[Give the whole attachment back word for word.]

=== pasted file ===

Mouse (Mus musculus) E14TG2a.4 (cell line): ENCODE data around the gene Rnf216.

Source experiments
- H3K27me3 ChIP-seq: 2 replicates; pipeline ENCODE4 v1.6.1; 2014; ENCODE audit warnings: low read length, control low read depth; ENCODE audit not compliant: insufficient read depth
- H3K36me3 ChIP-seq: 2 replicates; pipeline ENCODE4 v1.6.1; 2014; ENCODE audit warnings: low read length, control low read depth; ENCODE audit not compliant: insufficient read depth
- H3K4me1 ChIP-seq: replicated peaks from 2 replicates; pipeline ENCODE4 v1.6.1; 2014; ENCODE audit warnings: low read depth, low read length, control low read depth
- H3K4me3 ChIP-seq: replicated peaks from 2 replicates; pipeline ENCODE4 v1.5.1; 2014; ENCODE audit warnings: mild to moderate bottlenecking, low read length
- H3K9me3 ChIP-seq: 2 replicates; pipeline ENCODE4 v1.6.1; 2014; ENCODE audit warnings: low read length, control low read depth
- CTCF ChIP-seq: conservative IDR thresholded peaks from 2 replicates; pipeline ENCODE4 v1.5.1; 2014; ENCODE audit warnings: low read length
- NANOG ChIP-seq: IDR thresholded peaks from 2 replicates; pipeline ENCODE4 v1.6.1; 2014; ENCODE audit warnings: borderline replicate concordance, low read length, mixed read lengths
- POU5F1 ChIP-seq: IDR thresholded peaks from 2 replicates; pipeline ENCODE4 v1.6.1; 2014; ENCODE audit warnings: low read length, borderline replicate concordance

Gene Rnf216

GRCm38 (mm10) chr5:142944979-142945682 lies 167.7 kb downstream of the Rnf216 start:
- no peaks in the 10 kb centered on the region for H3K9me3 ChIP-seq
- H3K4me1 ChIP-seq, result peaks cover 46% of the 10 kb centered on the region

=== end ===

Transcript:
Mouse (Mus musculus) E14TG2a.4 (cell line): ENCODE data around the gene Rnf216.

Source experiments
- H3K27me3 ChIP-seq: 2 replicates; pipeline ENCODE4 v1.6.1; 2014; ENCODE audit warnings: low read length, control low read depth; ENCODE audit not compliant: insufficient read depth
- H3K36me3 ChIP-seq: 2 replicates; pipeline ENCODE4 v1.6.1; 2014; ENCODE audit warnings: low read length, control low read depth; ENCODE audit not compliant: insufficient read depth
- H3K4me1 ChIP-seq: replicated peaks from 2 replicates; pipeline ENCODE4 v1.6.1; 2014; ENCODE audit warnings: low read depth, low read length, control low read depth
- H3K4me3 ChIP-seq: replicated peaks from 2 replicates; pipeline ENCODE4 v1.5.1; 2014; ENCODE audit warnings: mild to moderate bottlenecking, low read length
- H3K9me3 ChIP-seq: 2 replicates; pipeline ENCODE4 v1.6.1; 2014; ENCODE audit warnings: low read length, control low read depth
- CTCF ChIP-seq: conservative IDR thresholded peaks from 2 replicates; pipeline ENCODE4 v1.5.1; 2014; ENCODE audit warnings: low read length
- NANOG ChIP-seq: IDR thresholded peaks from 2 replicates; pipeline ENCODE4 v1.6.1; 2014; ENCODE audit warnings: borderline replicate concordance, low read length, mixed read lengths
- POU5F1 ChIP-seq: IDR thresholded peaks from 2 replicates; pipeline ENCODE4 v1.6.1; 2014; ENCODE audit warnings: low read length, borderline replicate concordance

Gene Rnf216

GRCm38 (mm10) chr5:142944979-142945682 lies 167.7 kb downstream of the Rnf216 start:
- no peaks in the 10 kb centered on the region for H3K9me3 ChIP-seq
- H3K4me1 ChIP-seq, result peaks cover 46% of the 10 kb centered on the region